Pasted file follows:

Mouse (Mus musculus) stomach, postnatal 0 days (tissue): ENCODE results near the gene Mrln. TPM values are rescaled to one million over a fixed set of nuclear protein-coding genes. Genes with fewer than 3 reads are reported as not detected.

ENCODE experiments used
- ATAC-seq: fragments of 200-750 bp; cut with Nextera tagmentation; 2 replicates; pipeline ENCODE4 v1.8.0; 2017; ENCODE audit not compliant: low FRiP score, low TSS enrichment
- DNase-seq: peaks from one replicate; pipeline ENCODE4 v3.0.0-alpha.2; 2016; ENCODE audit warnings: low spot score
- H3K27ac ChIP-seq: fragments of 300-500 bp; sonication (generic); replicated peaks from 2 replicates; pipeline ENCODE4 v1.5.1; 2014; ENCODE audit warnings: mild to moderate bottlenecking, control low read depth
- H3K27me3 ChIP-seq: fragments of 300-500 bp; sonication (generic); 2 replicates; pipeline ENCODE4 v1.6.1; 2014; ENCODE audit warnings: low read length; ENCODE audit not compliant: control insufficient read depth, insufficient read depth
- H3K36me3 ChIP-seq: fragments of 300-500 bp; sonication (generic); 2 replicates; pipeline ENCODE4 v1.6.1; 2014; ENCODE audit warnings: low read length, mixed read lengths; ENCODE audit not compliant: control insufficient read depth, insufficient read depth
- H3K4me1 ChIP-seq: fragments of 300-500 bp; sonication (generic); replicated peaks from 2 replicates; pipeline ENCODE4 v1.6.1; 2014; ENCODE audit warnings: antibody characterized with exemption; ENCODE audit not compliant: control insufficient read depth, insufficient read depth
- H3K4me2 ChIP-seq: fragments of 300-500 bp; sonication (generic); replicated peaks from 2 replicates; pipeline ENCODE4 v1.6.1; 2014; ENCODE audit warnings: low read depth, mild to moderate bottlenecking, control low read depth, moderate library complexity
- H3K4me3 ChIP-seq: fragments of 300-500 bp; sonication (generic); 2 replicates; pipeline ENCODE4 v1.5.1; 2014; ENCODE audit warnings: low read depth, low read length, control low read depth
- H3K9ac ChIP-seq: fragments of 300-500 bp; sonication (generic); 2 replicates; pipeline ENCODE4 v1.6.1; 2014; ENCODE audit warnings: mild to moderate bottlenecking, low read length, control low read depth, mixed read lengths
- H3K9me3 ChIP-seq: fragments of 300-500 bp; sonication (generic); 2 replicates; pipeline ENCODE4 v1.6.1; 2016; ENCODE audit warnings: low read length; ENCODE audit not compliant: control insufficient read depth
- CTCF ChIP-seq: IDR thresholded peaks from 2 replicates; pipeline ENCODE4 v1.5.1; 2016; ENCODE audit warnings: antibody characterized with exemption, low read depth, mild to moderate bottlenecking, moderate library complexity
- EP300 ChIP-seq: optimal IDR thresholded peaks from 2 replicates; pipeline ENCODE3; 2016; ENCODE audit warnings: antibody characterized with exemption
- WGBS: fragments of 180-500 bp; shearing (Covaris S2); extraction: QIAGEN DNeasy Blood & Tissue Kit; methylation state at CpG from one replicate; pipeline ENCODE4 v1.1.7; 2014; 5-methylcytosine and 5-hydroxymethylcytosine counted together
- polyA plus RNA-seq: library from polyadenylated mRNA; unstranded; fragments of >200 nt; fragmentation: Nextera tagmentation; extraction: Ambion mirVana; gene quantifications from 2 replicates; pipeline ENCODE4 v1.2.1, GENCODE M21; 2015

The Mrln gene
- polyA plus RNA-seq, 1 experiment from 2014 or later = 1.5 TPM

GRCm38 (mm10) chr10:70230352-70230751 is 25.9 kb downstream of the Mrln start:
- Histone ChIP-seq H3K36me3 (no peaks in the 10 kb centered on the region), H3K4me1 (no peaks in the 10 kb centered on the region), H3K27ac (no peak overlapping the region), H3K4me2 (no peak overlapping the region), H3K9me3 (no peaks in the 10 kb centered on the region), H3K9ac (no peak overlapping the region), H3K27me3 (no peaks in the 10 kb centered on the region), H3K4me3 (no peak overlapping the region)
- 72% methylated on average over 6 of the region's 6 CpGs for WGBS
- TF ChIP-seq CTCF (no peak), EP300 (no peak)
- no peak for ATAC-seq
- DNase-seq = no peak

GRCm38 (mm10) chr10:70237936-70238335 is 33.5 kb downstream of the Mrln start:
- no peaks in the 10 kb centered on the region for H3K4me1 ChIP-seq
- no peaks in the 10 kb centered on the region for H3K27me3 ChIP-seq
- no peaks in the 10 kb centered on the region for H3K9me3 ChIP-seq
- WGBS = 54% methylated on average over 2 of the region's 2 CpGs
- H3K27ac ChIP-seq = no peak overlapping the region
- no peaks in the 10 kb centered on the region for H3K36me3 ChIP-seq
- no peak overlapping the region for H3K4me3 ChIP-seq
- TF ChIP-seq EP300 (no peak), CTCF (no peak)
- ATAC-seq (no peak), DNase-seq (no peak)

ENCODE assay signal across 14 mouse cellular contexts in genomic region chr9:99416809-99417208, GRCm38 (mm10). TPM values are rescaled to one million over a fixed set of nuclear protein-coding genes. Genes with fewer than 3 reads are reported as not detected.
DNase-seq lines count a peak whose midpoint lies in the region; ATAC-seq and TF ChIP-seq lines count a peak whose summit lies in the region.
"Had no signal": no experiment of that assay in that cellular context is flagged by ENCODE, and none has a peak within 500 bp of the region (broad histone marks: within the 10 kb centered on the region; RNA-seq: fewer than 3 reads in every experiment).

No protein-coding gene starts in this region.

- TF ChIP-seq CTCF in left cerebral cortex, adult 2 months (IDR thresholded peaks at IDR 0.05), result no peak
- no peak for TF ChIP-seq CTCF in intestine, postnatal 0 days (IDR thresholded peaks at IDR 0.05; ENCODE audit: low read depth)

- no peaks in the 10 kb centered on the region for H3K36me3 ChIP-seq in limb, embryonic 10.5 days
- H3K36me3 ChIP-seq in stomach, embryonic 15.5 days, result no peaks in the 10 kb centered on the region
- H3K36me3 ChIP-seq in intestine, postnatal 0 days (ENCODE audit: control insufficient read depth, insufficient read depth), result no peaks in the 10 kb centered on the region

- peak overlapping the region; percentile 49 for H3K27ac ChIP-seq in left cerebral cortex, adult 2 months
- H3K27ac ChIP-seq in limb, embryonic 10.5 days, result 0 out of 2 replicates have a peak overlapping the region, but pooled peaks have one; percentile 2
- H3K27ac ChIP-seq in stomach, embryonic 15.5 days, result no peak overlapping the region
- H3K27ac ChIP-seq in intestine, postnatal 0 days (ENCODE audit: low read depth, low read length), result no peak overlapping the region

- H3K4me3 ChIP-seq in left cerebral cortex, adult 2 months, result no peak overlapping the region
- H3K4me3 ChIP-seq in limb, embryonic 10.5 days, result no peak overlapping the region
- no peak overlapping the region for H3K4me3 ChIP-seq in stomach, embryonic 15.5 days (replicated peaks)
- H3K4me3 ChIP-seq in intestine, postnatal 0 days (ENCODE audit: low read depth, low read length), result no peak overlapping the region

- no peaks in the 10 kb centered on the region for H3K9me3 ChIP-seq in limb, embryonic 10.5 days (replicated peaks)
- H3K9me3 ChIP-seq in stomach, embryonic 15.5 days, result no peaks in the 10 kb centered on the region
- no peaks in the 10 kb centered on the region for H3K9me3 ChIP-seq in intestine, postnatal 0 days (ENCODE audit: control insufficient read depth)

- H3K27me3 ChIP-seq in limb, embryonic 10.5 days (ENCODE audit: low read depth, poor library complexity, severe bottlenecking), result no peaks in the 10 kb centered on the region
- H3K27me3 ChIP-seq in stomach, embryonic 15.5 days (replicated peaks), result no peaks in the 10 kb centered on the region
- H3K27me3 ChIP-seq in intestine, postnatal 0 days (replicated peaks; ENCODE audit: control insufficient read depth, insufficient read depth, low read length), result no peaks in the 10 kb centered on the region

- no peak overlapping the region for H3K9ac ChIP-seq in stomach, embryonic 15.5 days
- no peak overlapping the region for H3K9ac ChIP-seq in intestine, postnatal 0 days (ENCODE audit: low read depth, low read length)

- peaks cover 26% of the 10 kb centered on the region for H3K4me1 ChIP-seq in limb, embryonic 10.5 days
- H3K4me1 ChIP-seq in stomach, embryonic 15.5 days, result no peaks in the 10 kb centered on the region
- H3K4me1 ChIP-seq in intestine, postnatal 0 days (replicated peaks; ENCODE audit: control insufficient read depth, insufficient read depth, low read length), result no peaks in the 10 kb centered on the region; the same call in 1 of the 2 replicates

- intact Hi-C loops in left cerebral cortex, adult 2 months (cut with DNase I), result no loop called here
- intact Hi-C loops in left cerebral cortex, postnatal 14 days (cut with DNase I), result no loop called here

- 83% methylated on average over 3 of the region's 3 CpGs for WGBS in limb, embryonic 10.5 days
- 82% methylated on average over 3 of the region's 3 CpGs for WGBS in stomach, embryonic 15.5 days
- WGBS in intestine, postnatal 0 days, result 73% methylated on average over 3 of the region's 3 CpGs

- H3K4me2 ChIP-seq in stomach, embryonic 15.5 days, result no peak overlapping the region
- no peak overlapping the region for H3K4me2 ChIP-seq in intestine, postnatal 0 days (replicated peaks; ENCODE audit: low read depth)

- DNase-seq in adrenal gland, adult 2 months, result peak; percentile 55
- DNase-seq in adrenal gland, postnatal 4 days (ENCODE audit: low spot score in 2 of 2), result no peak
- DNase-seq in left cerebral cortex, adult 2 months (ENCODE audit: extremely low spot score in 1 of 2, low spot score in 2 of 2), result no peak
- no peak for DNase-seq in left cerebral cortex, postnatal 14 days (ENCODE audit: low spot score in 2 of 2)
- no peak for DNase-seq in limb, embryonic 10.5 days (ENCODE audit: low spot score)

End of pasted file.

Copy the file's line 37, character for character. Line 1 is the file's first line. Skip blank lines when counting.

"Had no signal": no experiment of that assay in that cellular context is flagged by ENCODE, and none has a peak within 500 bp of the region (broad histone marks: within the 10 kb centered on the region; RNA-seq: fewer than 3 reads in every experiment).